John Casey mixes love, betrayal, and the pratfalls of politics.
By Chris Wright
MARCH 23, 1998:
THE HALF-LIFE OF HAPPINESS, by John Casey. Alfred A. Knopf, 352 pages, $25.
You can't accuse John Casey of being hasty. His last novel, the National Book Award-winning Spartina, came out nine years ago, and the one before that, An American Romance, was published 12 years earlier. That's three novels in 21 years; not exactly a prodigious output. Yet if you consider the amount of care that goes into Casey's work, you start to appreciate why his books are so few and far between. Hardly a page goes by that doesn't suggest a tweezer-and-magnifying-glass degree of craftsmanship.
Though the prose style is simple, The Half-life of Happiness is actually a very elaborate piece of work. The book leaps back and forth over time; it contains enough fully fleshed-out characters to fill a bus; it offers insights into literature, art, architecture, politics, love, religion, death, and boxing. It wavers throughout between tragedy and farce. The remarkable thing is that Casey makes all this miscellany fit seamlessly.
The story begins in the late '70s, in Charlottesville, Virginia. The novel's protagonist is heading home to his wife and kids after a day at the office. "For no reason he could think of Mike felt terrific," reads the opening line. "The pretty tax specialist rang her bicycle bell at him and pedaled by in her slit skirt. He felt no base stirring, nothing but benign sympathy for how good she must feel coasting home with a breeze lifting her hair."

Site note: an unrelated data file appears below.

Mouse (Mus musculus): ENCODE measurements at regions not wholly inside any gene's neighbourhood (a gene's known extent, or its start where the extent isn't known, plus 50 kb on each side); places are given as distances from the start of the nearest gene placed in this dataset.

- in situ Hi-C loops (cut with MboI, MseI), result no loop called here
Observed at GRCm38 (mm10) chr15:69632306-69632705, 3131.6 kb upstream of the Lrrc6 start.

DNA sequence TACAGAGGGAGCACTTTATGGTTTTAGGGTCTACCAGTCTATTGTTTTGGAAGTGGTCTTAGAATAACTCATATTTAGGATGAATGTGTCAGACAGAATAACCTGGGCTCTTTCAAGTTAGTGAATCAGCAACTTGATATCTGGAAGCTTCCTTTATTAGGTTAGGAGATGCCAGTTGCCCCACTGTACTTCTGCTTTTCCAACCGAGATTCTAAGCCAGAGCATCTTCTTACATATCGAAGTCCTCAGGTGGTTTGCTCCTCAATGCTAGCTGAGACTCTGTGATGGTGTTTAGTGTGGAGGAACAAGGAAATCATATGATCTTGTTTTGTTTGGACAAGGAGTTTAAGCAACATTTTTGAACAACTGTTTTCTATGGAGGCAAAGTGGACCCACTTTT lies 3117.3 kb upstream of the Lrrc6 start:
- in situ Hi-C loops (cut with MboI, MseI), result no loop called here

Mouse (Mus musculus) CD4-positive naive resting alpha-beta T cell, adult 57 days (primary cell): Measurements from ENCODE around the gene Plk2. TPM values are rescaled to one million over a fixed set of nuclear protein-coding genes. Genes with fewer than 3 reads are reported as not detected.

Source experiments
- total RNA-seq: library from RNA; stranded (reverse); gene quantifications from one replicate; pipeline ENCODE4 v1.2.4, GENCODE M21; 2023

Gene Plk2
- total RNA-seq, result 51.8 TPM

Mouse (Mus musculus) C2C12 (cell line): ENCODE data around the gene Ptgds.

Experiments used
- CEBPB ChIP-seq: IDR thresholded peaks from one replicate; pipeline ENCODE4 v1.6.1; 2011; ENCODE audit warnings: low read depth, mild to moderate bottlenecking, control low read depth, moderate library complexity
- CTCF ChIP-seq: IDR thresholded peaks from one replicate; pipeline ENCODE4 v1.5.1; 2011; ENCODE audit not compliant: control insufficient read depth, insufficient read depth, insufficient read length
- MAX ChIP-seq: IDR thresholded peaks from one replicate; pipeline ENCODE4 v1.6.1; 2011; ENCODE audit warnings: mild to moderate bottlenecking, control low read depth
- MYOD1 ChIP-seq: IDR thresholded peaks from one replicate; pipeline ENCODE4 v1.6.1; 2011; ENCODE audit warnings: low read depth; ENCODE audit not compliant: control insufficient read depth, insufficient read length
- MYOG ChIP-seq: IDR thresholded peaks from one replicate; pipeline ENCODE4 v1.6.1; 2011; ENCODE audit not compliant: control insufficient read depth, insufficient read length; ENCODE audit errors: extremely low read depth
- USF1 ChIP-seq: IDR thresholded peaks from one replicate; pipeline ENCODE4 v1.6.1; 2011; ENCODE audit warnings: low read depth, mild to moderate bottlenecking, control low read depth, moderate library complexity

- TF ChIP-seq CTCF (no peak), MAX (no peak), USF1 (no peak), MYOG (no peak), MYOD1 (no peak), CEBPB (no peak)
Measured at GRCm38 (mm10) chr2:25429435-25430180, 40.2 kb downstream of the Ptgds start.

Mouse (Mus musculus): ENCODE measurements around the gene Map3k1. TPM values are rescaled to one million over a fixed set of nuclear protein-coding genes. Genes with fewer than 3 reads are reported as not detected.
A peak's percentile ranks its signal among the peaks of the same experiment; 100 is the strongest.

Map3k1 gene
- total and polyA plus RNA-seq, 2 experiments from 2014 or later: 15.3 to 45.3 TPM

It all seems very blithe and sunny. But Casey is a rare mood-maker. He tweaks and smudges the details until what's on the surface doesn't quite add up. Already there is a hint of something less than rosy here. Mike feels terrific, but cannot think why; and the fact that he "felt no base stirring" sounds a little like a smoker's brag -- an exception rather than the rule. Sure enough, he goes on to admit that "on his walks home he'd often felt peppery grains of lust falling on the plain boiled meat of his day."
(We should note here that Mike Reardon is middle-aged, middle-class, white, and male -- the preferred social and cultural gargoyle of today's fiction writers. He is also a lawyer. The cloud hanging over the opening page might just forecast a touch of literary comeuppance.)
We really don't believe Mike will remain a "well-behaved, pleased dad" for too long, and our suspicions are soon confirmed when, a few pages on, Mike's youngest daughter is rushed to the hospital with an eye injury, and the worried dad proceeds to flirt with the attending doctor.
But Casey is not one to use a moral mallet to make his points, and the situation surrounding Mike's potential for misbehavior is a lot more sticky than it seems. For one thing, Mike's wife, Joss, doesn't understand him. Their marriage heaves with one-sided arguments and uneasy sexual accords. They do have two lovely, precocious daughters, Nora and Edith, and an extended family of colorful, loyal friends who stop by for clever conversations, fun and games, and communal breakfasts. For a while, it all seems almost idyllic. But then there's the mood thing again: amid all this life you can catch the smell of death.